MAP Insights

COVID-19 or no COVID-19, agriculture needs continuous improvement. It has a long history of mediocre performance. Food manufacturing is underdeveloped, agri-food exports are low and rural poverty is high. The productivity of the country’s major crops lags its ASEAN neighbors. Low productivity has long-term ramifications.

This article highlights the urgency of addressing long-term productivity. Productivity plus quality and scale affect competitiveness.

Across many crops, the Philippines lags. Vietnam and Indonesia are ahead. Thailand is low-yielder but it produces high-quality rice for export. Even in coconut, the Philippines is behind. Pineapple and banana are competitive. Cavendish banana comes at higher yields. On oil palm, Indonesia, Malaysia and Thailand are global leaders. On rubber, Thailand, Vietnam and Indonesia are the main players while coffee is dominated by Vietnam. (See Table 1.)

By area, palay — unmilled rice — dominates in most of ASEAN but other crops, like maize, coconut, sugarcane, cassava, coffee, oil palm and rubber, also have significant hectarage. (See Table 2.)

Every country’s agricultural export has global competition. However, the crop shifts and diversification instituted by our ASEAN peers have served to enhance their agri-export competitiveness:

  • The Philippines has coconut oil as a mainstay. Cavendish banana and pineapple have smaller areas but are world players.
  • Malaysia has palm oil, rubber and cocoa preparations. It boosted its palm oil because of comparative advantage over rubber due to higher yield and low labor inputs. The country is the manufacturing center of cacao products while importing beans from Indonesia and Africa.
  • Indonesia is the global player in palm oil, rubber, cocoa and coffee.
  • Thailand is in rice, rubber, sugar, cassava and pineapple.
  • Vietnam is a world player in rice, Robusta coffee and rubber. Cashew nuts and pepper have smaller areas but high yield and export earnings. (See Table 3.)

The Philippines severely lags in poverty measures in the ASEAN. Is it due to low productivity and poor diversification?

Such factors plus the lack of employment generation, among other things, contribute to high rural poverty. (See Table 4.)

Agriculture plays a crucial role in transforming the development economy and addressing poverty. The Food and Agriculture Organization cites that “the growth in agriculture has been more poverty reducing than growth in other sectors, having bigger impacts on the rural extreme poor.”

For rural areas, reducing poverty requires generating decent employment, both in the agricultural and non-agricultural sectors, and promoting participation in off-farm activities to diversify their livelihoods.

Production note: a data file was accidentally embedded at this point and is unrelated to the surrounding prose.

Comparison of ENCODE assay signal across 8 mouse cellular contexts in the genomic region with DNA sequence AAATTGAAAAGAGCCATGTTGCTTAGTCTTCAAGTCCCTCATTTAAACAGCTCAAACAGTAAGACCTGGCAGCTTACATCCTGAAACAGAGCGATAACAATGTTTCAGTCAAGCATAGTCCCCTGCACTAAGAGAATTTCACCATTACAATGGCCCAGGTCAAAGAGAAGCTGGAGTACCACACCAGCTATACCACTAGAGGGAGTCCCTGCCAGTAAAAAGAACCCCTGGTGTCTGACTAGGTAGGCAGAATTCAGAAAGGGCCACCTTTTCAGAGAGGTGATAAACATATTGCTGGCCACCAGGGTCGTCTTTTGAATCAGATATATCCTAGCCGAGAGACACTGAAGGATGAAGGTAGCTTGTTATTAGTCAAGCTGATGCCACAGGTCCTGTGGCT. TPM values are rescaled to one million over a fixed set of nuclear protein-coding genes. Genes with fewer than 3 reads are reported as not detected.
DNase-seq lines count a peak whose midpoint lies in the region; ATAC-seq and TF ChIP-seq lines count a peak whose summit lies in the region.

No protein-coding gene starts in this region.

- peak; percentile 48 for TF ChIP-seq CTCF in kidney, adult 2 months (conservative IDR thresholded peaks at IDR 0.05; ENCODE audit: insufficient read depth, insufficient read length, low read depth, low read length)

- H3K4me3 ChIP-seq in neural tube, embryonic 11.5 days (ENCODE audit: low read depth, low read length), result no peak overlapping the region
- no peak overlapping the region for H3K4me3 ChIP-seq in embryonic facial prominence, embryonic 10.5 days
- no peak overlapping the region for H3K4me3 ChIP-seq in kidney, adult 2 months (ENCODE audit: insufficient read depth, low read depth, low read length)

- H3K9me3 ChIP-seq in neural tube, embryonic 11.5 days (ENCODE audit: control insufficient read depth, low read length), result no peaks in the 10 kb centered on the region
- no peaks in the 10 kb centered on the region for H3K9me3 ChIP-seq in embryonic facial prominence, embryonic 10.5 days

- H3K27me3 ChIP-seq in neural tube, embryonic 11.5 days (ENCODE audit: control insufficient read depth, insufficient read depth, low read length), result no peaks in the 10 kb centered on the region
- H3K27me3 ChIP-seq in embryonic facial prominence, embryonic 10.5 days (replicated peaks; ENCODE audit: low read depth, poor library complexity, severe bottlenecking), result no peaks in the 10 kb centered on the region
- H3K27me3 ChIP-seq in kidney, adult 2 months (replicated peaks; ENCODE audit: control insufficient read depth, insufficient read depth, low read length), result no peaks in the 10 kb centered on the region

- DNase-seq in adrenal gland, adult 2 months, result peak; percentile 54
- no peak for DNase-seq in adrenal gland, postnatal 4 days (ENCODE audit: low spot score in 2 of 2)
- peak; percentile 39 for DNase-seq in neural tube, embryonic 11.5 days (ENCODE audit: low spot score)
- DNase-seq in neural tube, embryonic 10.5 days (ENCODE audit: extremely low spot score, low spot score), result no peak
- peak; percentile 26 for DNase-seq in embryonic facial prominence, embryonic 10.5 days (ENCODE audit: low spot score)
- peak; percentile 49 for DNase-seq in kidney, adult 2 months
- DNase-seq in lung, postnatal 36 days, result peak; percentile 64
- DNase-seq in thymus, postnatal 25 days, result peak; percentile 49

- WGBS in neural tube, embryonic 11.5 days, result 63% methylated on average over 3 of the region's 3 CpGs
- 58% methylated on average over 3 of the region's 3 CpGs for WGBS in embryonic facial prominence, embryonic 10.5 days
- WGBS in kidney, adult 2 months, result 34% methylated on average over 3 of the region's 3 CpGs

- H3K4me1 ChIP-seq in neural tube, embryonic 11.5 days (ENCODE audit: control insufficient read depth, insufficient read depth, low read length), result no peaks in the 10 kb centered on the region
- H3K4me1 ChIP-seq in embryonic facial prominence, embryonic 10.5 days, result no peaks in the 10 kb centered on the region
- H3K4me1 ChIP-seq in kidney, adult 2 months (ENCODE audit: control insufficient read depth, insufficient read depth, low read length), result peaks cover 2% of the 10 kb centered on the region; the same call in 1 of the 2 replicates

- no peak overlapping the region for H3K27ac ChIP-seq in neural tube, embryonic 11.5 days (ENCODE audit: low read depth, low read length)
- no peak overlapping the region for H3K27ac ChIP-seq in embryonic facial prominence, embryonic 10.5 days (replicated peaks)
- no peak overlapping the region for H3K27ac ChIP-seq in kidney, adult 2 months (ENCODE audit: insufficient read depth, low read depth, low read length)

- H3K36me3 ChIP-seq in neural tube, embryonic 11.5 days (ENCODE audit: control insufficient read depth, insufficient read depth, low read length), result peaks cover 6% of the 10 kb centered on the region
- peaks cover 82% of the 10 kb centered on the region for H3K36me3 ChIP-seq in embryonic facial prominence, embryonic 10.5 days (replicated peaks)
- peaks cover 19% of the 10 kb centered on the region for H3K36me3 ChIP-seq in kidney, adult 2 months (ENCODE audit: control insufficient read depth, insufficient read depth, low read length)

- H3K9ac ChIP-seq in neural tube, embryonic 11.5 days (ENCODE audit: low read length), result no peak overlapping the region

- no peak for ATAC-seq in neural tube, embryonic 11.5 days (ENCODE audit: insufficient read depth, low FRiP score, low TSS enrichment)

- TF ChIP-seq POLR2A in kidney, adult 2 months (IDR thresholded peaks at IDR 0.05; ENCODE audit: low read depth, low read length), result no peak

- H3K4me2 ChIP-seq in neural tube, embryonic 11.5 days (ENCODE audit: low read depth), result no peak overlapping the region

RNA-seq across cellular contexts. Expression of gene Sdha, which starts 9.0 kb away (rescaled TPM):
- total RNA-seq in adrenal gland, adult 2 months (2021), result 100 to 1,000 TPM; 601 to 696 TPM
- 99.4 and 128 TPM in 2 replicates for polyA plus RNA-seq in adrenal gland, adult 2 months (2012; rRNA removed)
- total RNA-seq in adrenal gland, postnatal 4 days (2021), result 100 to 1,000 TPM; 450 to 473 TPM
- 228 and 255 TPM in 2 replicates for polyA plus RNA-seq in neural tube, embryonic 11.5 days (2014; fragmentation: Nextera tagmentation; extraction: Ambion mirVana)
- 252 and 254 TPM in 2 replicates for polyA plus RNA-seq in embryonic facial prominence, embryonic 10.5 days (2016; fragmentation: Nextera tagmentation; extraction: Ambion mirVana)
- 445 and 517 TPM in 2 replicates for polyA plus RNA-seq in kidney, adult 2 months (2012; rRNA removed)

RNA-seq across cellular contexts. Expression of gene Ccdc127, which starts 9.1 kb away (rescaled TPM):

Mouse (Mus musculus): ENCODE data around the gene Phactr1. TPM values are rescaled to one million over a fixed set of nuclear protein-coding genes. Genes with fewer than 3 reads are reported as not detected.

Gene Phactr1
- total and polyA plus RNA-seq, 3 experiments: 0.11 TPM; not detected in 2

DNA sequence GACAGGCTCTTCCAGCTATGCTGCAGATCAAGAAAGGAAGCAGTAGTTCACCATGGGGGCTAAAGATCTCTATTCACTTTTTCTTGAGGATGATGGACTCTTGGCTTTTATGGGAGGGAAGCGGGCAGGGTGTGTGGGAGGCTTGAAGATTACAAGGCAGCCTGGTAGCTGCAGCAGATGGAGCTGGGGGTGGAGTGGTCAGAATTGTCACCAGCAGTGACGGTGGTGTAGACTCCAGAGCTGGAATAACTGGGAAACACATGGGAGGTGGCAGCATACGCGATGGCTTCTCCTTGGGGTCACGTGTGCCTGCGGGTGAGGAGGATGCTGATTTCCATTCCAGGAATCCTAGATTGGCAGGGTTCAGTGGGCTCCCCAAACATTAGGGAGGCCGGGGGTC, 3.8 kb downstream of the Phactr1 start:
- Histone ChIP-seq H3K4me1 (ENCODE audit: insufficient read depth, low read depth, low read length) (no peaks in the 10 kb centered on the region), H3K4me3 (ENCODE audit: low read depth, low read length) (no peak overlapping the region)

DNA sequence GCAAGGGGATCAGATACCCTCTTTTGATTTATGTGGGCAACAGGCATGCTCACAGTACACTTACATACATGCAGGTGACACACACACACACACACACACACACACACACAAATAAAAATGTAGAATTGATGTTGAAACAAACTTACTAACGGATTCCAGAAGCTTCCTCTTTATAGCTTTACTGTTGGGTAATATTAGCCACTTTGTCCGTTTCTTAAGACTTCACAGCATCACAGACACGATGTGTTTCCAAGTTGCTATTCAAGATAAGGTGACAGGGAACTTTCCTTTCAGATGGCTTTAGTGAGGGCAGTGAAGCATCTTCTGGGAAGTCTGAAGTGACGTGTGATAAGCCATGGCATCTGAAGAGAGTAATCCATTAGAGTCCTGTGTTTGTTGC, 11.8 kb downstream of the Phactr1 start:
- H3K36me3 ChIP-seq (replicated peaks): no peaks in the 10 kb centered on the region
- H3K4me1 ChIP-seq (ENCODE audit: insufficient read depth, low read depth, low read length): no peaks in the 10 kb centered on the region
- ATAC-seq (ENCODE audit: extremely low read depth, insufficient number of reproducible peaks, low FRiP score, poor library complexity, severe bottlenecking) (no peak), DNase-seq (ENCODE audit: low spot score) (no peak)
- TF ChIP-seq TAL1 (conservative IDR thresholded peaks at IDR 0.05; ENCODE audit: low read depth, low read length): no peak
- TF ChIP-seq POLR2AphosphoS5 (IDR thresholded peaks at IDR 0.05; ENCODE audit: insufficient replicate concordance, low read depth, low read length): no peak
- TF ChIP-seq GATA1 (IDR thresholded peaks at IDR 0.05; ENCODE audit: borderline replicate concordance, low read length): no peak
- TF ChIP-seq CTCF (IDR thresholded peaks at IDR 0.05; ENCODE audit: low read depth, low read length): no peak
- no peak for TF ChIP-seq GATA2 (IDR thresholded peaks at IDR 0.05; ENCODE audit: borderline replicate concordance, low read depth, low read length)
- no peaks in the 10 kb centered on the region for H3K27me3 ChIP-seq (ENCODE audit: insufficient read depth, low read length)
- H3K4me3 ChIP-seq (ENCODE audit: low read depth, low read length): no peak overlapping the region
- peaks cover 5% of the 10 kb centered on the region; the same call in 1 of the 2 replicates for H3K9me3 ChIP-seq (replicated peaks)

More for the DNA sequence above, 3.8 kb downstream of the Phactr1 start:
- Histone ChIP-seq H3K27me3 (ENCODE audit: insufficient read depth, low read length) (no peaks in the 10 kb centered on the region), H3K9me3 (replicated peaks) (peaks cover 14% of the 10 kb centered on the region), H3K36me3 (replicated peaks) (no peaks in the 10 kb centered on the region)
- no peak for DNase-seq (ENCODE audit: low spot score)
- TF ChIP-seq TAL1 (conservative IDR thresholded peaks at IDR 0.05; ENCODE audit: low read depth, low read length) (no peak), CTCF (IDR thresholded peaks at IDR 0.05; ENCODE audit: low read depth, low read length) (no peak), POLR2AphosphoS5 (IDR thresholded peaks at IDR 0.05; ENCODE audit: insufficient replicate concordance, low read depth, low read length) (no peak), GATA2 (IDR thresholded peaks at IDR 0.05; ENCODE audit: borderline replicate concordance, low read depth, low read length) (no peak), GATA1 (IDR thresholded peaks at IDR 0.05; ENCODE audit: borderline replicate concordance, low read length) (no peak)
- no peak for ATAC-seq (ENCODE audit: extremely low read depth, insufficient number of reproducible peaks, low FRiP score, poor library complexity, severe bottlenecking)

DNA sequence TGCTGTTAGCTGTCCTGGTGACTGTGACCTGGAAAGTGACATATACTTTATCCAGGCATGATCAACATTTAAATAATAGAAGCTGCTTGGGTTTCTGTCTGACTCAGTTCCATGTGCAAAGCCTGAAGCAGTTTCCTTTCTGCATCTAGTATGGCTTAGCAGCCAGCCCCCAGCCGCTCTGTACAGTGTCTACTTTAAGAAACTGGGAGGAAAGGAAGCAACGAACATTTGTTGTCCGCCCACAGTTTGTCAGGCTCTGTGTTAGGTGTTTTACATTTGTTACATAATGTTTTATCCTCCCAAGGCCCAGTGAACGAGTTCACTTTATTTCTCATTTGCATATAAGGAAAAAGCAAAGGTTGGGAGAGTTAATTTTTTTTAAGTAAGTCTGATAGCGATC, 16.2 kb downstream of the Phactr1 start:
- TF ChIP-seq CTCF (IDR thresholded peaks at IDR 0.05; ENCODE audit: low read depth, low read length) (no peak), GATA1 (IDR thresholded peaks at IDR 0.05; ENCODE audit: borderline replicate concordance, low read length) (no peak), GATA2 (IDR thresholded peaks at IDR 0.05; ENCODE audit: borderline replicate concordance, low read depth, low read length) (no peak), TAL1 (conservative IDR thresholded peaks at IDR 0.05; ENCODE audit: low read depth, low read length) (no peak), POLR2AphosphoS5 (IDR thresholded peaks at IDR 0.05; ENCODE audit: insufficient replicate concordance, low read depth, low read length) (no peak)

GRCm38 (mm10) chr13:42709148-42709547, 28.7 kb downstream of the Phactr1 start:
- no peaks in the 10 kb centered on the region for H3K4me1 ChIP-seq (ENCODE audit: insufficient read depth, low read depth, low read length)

In the case of the Philippines, what must it do to reverse the long-term agricultural stagnation?

There has to be deep appreciation of the long-term causes of dismal agriculture performance — poor extension system, lack of meritorious bureaucracy, and limited land access.

The extension system should shift from the weak municipal local government units to the provincial level in order to achieve critical mass. A group of experts (CAMP) based in Los Baños is vigorously advocating this.

A merit-based bureaucracy must be re-engineered to introduce professionalized career service and continuity. This is a challenge in every administration as some key positions are not vetted on competence.

Freeing the land market is a running, contentious issue over the past 34 years. Land alone will not solve poverty. Lack of investment in the farms is a universal concern. Land markets must also be freed now to allow long-term leasing. The five-hectare ceiling must be lifted to achieve economies of scale to attract investors looking for economies of scale. While the country debates, our neighbors have advanced.

The most scarce commodity: good management. In my 40 years in agriculture development, I have observed this in Indonesia, Malaysia, Thailand and Vietnam. The Philippines’ status quo must be challenged here and now. Or else, the country’s agriculture will continue to be behind 20 years from now.

This article reflects the personal opinion of the author and does not reflect the official stand of the Management Association of the Philippines or the MAP.


Rolando “Rolly” T. Dy is the Co-Vice Chair of the MAP AgriBusiness Committee and the Executive Director of the Center for Food and AgriBusiness of the University of Asia & the Pacific.